This content is not available in your region

Trump's Conway causes controversy for "disrespectful" White House picture

Access to the comments Comments
Trump's Conway causes controversy for "disrespectful" White House picture
Text size Aa Aa

US Presidential advisor Kellyann Conway has sparked outrage and online ridicule this week not for something she said, but rather, for kneeling and wearing her shoes on a White House couch.

Conway was photographed by France’s AFP news agency checking her phone after taking a cell phone picture of Trump meeting with more than a dozen historically black university leaders in the Oval Office.

AFP’s original image has been shared more than 2,000 times and caused a social media storm, sparking an online debate about proper etiquette when in the country’s highest office.

While Conway kneels everyone else, including the president, is seen standing.

Commenters were quick to criticise what some saw as lack of respect for both the President of the United States, his invited guests, and the presidency in general.

Media and political commentator Keith Olberman on Twitter launched a scathing critique of Conway’s sitting posture, reminding her the White House is not “your home”.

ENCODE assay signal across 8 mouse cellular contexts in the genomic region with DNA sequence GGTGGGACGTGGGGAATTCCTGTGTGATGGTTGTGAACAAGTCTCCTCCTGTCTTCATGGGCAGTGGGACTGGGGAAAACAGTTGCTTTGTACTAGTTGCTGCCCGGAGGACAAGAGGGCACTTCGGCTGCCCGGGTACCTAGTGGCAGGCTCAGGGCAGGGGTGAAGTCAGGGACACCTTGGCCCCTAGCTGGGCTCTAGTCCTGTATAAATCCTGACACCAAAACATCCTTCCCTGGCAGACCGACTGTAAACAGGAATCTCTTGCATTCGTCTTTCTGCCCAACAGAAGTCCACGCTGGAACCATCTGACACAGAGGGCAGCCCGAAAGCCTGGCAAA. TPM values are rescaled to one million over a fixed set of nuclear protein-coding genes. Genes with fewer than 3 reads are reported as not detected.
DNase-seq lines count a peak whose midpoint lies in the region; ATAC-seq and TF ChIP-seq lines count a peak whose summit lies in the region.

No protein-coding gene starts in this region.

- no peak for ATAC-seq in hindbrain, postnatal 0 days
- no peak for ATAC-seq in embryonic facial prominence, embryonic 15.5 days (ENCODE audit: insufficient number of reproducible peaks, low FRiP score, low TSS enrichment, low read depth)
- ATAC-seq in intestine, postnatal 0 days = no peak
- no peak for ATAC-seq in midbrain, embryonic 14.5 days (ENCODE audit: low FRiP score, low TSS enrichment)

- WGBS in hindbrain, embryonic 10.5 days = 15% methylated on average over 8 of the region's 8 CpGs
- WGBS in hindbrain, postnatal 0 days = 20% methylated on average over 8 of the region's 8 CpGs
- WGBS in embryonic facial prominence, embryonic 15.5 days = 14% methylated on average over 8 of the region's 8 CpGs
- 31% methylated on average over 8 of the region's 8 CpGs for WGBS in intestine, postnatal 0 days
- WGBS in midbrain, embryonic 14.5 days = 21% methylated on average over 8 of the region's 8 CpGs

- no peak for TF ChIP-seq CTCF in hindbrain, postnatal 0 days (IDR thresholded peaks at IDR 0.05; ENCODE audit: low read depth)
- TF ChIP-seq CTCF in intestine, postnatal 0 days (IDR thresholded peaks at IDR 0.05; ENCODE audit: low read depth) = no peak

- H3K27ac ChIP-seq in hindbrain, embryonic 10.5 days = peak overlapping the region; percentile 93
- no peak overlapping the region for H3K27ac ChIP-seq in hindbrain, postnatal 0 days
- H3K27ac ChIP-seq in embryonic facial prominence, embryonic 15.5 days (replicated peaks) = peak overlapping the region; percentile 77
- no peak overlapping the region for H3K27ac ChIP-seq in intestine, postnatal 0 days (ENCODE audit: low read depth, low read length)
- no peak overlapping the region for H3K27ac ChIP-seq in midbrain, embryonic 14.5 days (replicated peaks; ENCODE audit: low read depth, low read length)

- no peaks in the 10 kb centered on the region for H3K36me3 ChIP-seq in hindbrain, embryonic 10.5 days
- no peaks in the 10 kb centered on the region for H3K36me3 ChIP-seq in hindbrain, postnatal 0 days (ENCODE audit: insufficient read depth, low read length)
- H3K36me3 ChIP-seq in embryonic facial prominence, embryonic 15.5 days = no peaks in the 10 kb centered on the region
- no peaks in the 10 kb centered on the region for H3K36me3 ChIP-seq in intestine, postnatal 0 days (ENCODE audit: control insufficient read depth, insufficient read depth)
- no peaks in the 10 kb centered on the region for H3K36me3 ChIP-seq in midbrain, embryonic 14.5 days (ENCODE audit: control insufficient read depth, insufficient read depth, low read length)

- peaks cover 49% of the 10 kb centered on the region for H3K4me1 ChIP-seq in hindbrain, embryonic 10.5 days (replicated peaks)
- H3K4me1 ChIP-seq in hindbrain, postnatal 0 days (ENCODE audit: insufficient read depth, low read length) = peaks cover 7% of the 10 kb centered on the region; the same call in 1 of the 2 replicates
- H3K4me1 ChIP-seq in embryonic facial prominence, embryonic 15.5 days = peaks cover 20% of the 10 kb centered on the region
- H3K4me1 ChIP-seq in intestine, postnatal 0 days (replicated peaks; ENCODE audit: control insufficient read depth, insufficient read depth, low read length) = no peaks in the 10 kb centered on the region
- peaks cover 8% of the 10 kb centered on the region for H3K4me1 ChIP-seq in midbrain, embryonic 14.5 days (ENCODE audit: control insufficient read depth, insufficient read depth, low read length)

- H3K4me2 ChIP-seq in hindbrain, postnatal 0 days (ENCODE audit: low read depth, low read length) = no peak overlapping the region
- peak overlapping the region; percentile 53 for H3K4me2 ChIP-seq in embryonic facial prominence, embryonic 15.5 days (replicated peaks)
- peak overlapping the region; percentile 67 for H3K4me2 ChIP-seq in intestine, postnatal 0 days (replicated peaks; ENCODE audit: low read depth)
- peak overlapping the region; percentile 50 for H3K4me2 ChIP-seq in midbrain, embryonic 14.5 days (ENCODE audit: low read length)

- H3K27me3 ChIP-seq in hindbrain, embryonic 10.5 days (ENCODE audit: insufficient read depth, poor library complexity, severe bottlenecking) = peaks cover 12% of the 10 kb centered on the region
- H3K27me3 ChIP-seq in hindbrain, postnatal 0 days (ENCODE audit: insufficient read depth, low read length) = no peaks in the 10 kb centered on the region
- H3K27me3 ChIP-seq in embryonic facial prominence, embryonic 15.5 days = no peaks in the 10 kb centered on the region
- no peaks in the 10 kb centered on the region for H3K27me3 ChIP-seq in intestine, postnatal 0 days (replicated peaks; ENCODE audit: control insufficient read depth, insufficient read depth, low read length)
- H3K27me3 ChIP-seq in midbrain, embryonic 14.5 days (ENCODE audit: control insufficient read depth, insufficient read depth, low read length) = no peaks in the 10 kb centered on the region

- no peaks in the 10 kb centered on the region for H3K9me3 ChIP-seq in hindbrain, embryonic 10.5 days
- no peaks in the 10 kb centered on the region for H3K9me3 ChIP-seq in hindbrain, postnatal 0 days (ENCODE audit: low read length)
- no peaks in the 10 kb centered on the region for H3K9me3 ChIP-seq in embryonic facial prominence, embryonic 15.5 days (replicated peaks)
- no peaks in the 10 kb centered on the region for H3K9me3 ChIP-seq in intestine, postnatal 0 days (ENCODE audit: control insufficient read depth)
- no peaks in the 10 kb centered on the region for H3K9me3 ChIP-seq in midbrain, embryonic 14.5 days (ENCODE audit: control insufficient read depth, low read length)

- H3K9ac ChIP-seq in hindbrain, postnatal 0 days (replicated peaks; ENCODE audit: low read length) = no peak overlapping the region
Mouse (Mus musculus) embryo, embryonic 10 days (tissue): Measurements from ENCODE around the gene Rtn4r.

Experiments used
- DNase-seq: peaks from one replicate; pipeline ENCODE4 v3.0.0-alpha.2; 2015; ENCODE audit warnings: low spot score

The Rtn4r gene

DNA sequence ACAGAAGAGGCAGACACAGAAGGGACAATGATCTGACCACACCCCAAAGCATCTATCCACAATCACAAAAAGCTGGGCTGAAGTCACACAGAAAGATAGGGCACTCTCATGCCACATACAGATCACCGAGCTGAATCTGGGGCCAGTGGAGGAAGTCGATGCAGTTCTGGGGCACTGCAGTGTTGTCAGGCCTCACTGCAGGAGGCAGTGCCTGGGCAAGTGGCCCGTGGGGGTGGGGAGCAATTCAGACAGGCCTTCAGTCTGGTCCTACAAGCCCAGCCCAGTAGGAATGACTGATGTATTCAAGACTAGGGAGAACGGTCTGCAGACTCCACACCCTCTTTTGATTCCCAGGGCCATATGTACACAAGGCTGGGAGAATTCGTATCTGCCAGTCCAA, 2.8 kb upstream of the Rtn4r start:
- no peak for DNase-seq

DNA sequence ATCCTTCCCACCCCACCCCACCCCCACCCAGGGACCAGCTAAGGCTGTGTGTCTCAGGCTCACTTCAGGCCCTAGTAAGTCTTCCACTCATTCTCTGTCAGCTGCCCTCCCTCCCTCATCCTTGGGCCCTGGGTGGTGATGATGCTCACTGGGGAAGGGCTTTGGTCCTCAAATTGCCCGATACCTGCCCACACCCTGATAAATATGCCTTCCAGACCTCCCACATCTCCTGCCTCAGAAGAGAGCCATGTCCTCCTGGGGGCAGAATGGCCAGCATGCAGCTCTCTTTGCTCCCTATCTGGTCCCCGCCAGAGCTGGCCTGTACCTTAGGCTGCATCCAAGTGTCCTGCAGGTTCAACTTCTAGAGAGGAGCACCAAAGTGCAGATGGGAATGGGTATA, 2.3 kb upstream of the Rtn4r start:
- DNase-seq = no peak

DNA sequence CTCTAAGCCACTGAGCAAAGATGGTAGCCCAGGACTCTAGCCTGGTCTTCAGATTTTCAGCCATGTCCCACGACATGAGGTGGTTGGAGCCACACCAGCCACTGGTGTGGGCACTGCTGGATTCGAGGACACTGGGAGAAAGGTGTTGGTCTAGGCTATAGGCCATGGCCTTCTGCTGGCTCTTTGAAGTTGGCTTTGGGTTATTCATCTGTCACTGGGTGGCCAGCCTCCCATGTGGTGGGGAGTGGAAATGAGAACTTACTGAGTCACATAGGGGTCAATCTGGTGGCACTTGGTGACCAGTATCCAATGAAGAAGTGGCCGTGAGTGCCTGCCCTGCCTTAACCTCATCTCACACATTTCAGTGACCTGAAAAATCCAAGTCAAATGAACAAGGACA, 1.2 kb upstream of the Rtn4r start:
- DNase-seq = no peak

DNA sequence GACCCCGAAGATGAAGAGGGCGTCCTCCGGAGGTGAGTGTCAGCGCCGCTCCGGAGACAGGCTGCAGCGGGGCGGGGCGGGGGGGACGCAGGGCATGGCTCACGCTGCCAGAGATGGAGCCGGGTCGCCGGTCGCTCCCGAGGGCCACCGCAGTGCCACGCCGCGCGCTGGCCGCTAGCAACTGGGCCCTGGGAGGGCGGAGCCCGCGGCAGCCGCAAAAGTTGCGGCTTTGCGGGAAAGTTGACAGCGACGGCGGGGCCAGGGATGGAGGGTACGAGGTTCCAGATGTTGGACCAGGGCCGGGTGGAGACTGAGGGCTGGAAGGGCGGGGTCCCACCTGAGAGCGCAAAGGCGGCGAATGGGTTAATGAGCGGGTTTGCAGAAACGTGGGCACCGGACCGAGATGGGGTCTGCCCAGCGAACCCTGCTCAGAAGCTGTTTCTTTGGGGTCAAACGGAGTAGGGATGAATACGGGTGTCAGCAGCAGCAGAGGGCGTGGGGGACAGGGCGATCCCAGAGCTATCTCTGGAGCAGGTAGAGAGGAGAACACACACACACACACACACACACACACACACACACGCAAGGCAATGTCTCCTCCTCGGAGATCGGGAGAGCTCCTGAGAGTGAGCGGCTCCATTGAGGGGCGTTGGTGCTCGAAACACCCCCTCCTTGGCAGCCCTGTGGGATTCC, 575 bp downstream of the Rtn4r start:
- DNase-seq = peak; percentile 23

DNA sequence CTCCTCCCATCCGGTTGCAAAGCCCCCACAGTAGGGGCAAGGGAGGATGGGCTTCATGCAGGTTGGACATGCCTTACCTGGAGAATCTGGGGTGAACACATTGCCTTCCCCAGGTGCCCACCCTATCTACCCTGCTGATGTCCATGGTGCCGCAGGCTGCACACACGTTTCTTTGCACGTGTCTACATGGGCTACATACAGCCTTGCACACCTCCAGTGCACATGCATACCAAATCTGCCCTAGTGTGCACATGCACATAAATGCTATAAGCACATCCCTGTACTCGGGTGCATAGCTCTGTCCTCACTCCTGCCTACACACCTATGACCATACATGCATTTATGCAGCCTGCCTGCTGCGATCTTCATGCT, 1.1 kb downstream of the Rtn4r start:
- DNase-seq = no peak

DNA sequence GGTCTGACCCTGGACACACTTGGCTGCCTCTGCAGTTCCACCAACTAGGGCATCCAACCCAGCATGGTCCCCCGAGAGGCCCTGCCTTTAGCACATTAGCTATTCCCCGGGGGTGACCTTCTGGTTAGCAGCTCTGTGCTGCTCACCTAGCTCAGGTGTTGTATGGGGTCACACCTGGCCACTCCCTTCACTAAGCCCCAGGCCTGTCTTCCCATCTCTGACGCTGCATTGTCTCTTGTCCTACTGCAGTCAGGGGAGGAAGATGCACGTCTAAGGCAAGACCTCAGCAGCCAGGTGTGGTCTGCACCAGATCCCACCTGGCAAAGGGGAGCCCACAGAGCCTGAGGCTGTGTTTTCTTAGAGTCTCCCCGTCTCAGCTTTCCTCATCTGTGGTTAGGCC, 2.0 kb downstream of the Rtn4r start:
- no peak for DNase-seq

Others have merely, and rather simply, pointed out Conway’s apparent lack of manners for someone of her political stature.

And there has been backlash against the outrage with some commenters drawing comparisons to images of former President Barack Obama resting his feet on the Oval Office desk and former First Lady Michelle Obama sitting on White House couches.

Some even referred to former President Bill Clinton who was famously almost impeached following a political scandal caused by a sexual relationship with then intern Monica Lewinsky.

This is not the first time the internet’s ire has been directed at Conway.

She has been previously criticised for openly supporting Ivanka Trump’s clothing line during a television interview, which the US government ethics office said had “violated” ethics rules.

Also in early February Conway, who coined the term “alternative facts” in defending Trump’s inauguration crowd numbers, caused an online scandal when referencing a massacre that never happened when initially trumpeting Trump’s now-suspended executive order on immigration.